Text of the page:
So I went and faced the problem and now feel like, while I’m not completely over it yet, I am ready to at least try blogging properly again. I’m going to write a proper post on the different kinds of writers block in the near future most likely and share why exactly I was struggling with writers block but for now let me just give you a little update on what you can expect in the next few weeks.

What I’m going to do is I’m going to be introducing a set of short stories that go with the novel/novella that I wrote in November. (I say novella because I had to cut a lot while editing.)
With these short stories I’m thinking of writing a post series on writing your own short stories.

I want to write a big post in the next month or two on why you should definitely use twitter and how I’m planning on changing my tactics for using twitter.

Now you might be thinking that my head is way too deep into the business part of what I’m doing, if you know me personally you are probably rolling your eyes at serious Enette but I want to clear something up right now. If the writer’s block has taught me anything these past few weeks it’s that I want to get closer to you and actually let more of myself shine through my work not just the business side. So aside from all the twitter post and the short story series you can also expect some insight into what books I’m reading at the moment, some personal insight into the books I’m writing at the moment and mostly I’m just going to go back to what the idea was for this blog at the beginning, pulling you with me as I grow as a writer.
Further on my writing projects themselves are suffering. Editing Imaginary friend is proving a lot more challenging then I had hoped. I haven’t even started the rough draft for Felix and Aida (TBD) but I’m hoping to get to it soon.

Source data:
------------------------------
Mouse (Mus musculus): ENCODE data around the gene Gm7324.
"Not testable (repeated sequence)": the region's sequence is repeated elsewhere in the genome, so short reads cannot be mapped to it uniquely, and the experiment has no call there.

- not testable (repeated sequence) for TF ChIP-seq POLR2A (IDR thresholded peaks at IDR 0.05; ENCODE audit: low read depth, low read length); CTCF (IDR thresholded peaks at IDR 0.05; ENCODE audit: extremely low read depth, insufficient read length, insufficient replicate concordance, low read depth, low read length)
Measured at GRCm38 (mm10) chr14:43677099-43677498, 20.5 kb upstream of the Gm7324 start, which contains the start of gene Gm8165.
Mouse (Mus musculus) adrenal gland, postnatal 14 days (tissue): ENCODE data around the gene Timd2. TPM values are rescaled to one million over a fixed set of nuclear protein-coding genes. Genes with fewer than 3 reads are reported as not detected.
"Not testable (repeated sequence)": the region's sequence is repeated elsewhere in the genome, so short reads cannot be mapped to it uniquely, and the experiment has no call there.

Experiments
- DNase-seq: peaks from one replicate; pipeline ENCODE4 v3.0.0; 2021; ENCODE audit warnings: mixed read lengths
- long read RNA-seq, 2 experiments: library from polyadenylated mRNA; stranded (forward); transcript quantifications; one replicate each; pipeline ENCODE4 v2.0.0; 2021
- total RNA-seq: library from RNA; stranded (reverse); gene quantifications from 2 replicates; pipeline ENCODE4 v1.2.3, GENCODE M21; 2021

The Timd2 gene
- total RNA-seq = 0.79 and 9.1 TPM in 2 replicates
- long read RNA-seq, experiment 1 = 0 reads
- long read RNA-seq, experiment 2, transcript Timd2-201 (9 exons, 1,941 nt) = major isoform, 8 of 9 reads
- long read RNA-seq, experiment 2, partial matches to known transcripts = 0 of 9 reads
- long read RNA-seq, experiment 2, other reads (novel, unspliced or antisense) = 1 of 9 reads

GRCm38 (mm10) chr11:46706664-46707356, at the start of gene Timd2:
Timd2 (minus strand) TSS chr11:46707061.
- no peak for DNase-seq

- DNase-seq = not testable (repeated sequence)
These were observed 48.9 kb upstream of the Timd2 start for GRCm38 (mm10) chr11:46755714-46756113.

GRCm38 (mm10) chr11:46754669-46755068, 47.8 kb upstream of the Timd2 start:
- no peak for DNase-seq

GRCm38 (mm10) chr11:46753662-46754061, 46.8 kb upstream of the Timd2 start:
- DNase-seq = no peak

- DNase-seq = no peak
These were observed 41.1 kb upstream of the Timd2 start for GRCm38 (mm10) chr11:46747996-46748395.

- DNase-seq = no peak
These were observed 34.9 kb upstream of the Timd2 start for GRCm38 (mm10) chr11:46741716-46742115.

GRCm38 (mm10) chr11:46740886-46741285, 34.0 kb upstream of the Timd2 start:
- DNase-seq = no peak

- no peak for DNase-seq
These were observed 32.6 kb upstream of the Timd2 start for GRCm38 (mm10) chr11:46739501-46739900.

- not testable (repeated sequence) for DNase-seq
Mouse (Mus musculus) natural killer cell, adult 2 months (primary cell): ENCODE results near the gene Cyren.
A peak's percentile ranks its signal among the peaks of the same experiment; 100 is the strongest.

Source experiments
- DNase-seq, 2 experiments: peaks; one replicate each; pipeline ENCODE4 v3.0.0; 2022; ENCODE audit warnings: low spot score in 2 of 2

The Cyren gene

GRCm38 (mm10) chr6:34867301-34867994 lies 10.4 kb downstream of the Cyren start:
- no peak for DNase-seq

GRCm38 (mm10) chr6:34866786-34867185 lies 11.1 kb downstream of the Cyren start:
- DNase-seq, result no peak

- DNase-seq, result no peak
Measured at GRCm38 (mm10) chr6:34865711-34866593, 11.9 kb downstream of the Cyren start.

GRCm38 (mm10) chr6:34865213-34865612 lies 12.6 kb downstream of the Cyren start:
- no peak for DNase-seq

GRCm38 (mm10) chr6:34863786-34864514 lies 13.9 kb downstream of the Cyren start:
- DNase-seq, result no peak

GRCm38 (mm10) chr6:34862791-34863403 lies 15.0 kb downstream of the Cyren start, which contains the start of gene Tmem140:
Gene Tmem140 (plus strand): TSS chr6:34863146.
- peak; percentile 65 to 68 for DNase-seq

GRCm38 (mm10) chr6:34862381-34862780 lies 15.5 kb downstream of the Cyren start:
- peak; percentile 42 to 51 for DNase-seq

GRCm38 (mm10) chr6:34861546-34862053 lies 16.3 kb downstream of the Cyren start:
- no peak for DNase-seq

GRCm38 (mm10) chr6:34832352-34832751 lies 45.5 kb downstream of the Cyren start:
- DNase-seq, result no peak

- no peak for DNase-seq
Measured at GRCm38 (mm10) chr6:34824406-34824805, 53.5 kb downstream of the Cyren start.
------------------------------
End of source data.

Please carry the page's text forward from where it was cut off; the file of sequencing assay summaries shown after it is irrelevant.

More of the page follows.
I’m planning a new approach for these projects which I’ll probably mention again further on but for now I’m happy to say that is the end of this update.
I hope you guys had a lovely valentine whether you spent it watching Dead pool or cuddling with your cat. If you have been following me for a while now I want to say thank you for your support and if you just stumbled onto this post don’t be afraid to take a look around or drop a comment, I’m always happy to hear from both new people and my regular commenter’s.

Happy Fandompocalypse !

How to not fail at writing deep POV

This is my last Post in my POV series and it’s all about writing in deep POV.


So let me start off by saying that this is how I write. Deep POV is part of my selected writing style, but it’s not for everyone. It’s complicated and it borders on making no sense. If you try deep POV and you don’t pull it off chances are your writing is going to suck.

With that being said, I also don’t want you to turn away from deep POV without trying it first. It’s going to be hard but that’s what this post is for. To make it easier and to make sure you actually get to try it.


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So here are the basics of what deep POV is and looks like.
Deep POV is when you take away every aspect of your writing that reminds your reader that they are reading. You take away every part of your writing that draws attention to itself instead of your story and so by doing that you bring your reader closer. Closer to the character, closer to the action, closer to the tension.

Here is a piece that I wrote yesterday in deep POV.